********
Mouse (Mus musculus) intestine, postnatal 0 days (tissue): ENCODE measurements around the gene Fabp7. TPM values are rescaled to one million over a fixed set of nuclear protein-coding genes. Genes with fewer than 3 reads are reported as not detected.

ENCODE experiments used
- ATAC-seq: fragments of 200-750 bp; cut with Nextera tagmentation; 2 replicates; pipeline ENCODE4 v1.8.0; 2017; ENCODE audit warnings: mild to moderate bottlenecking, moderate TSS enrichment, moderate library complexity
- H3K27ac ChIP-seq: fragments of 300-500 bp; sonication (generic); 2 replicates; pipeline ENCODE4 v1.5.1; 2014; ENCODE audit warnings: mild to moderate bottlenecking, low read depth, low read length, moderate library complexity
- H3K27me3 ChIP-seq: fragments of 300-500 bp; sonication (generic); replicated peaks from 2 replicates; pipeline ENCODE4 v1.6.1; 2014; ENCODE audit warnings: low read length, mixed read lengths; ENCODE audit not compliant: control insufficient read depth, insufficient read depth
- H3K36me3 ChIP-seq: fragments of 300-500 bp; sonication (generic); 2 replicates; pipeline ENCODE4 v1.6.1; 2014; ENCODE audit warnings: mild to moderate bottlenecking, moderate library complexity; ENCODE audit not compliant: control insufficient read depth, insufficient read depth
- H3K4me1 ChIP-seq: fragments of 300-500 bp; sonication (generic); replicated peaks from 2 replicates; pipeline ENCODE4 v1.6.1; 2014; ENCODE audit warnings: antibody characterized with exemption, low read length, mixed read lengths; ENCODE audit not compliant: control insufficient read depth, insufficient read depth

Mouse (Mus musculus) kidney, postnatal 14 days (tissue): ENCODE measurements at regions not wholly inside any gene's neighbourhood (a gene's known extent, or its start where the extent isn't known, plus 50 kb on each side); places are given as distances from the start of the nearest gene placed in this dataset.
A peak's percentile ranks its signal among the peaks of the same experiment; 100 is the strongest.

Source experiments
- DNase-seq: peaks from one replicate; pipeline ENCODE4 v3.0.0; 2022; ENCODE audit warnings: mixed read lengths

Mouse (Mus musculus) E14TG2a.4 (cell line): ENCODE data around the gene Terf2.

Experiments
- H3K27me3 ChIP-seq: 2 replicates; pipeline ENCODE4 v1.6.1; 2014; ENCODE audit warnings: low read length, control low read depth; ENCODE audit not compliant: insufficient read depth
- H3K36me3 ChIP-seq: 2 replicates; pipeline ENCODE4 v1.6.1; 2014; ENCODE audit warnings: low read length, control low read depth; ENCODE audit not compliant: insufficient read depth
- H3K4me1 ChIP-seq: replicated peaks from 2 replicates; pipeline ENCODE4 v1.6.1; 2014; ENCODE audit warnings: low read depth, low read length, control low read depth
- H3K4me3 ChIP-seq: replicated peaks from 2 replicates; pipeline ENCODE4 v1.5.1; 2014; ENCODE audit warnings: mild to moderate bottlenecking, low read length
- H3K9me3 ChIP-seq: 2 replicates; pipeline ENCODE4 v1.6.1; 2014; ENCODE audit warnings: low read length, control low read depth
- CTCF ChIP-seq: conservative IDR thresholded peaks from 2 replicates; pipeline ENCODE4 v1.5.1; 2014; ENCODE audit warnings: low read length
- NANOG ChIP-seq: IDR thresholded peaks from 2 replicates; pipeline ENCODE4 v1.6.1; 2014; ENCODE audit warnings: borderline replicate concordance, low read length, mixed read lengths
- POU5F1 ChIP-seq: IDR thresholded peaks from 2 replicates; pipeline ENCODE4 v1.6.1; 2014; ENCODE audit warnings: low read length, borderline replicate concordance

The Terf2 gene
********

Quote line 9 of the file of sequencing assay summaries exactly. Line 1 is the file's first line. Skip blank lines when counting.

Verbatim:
A peak's percentile ranks its signal among the peaks of the same experiment; 100 is the strongest.